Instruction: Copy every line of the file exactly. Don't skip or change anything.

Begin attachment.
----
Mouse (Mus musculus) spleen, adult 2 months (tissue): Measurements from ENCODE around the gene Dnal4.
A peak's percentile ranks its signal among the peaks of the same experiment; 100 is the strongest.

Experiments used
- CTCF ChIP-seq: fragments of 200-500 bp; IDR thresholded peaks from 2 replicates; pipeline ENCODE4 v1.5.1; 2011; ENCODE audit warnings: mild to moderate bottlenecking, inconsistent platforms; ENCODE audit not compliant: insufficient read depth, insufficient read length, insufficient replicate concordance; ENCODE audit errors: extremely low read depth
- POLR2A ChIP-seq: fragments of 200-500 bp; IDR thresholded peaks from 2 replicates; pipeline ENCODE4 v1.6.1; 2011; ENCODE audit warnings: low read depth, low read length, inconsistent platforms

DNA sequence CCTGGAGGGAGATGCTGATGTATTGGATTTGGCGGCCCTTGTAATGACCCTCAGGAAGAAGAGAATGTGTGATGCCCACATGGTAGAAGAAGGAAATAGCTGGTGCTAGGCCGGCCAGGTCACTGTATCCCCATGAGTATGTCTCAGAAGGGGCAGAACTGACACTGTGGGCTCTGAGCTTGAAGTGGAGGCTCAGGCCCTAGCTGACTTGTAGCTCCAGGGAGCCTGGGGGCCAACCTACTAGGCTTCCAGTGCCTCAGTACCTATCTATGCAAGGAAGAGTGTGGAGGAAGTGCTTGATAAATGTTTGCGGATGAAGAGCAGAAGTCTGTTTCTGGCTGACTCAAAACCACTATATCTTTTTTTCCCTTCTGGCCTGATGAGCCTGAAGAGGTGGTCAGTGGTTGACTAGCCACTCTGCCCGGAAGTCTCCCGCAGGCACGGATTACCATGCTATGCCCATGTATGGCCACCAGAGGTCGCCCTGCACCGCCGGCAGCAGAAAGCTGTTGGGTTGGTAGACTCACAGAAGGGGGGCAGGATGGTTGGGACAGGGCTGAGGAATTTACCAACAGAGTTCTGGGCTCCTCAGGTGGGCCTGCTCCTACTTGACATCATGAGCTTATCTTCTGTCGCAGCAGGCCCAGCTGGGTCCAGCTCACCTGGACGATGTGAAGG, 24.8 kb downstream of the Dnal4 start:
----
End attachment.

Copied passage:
Mouse (Mus musculus) spleen, adult 2 months (tissue): Measurements from ENCODE around the gene Dnal4.
A peak's percentile ranks its signal among the peaks of the same experiment; 100 is the strongest.

Experiments used
- CTCF ChIP-seq: fragments of 200-500 bp; IDR thresholded peaks from 2 replicates; pipeline ENCODE4 v1.5.1; 2011; ENCODE audit warnings: mild to moderate bottlenecking, inconsistent platforms; ENCODE audit not compliant: insufficient read depth, insufficient read length, insufficient replicate concordance; ENCODE audit errors: extremely low read depth
- POLR2A ChIP-seq: fragments of 200-500 bp; IDR thresholded peaks from 2 replicates; pipeline ENCODE4 v1.6.1; 2011; ENCODE audit warnings: low read depth, low read length, inconsistent platforms

DNA sequence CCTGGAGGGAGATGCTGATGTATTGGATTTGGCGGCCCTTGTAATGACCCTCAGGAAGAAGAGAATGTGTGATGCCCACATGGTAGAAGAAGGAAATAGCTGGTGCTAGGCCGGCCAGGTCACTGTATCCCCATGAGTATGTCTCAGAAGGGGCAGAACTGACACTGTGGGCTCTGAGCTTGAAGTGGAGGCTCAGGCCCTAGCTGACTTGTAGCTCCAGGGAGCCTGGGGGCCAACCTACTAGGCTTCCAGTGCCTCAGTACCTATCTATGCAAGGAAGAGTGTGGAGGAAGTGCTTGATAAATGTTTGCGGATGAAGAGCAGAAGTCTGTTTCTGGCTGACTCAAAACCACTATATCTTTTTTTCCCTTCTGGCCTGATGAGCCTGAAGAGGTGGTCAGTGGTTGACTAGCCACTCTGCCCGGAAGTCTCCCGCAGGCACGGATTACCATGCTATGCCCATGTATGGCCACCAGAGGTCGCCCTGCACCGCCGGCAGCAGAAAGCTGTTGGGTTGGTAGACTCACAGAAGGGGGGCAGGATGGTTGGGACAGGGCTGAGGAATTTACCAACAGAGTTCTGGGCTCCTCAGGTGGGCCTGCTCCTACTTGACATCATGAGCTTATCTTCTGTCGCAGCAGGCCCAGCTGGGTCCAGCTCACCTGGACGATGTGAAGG, 24.8 kb downstream of the Dnal4 start: